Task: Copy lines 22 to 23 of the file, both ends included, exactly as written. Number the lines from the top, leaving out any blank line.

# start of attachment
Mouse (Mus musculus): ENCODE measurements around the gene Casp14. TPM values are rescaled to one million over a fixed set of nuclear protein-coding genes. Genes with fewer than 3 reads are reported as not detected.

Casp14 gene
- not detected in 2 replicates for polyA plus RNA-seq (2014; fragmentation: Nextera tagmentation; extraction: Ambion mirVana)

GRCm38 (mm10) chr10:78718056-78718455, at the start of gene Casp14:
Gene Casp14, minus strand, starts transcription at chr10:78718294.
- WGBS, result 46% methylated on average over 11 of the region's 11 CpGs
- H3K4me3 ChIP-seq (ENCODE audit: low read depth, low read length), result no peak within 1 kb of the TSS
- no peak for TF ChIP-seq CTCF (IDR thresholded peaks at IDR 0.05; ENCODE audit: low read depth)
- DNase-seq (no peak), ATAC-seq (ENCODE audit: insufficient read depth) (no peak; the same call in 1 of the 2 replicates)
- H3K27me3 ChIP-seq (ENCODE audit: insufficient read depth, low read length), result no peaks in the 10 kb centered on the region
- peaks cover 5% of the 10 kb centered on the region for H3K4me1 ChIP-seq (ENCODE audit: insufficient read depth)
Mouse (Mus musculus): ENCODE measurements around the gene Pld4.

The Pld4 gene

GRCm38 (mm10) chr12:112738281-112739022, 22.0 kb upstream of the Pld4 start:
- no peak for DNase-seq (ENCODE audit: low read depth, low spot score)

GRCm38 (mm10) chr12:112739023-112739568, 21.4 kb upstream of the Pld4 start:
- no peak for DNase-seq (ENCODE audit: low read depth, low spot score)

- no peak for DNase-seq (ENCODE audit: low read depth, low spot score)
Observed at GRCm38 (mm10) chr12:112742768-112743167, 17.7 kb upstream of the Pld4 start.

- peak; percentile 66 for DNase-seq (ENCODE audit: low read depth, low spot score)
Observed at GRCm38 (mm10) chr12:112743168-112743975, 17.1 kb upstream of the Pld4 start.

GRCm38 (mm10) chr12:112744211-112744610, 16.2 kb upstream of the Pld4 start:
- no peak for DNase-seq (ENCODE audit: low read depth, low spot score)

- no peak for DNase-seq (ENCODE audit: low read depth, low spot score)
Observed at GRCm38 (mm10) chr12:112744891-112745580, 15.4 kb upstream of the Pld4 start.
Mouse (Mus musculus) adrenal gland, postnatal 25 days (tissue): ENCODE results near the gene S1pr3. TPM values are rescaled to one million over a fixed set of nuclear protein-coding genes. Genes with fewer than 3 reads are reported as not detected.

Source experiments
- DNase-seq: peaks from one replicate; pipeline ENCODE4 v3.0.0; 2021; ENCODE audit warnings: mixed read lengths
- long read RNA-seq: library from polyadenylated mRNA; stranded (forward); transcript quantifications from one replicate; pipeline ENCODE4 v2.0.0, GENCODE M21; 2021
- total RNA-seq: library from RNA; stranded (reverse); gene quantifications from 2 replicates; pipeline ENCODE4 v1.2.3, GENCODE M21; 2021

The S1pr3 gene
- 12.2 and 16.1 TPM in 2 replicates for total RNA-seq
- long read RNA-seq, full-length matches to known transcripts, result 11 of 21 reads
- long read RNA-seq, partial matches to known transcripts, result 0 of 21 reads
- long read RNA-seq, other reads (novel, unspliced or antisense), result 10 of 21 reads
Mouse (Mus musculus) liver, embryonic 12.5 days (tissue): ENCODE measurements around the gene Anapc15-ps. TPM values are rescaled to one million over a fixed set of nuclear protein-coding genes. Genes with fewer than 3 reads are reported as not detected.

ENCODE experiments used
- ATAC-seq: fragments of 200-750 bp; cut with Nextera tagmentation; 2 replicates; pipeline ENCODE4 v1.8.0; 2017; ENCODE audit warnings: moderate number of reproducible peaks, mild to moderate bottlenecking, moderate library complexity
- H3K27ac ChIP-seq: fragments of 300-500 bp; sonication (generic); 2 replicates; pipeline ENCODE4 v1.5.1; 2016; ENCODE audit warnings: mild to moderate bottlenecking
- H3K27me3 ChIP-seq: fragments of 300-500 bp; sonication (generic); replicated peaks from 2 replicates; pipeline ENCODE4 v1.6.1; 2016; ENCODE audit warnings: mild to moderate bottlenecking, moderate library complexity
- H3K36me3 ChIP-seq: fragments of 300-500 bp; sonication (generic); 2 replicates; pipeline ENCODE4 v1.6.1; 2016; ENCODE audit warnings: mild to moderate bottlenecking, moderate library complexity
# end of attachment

GRCm38 (mm10) chr12:112744211-112744610, 16.2 kb upstream of the Pld4 start:
- no peak for DNase-seq (ENCODE audit: low read depth, low spot score)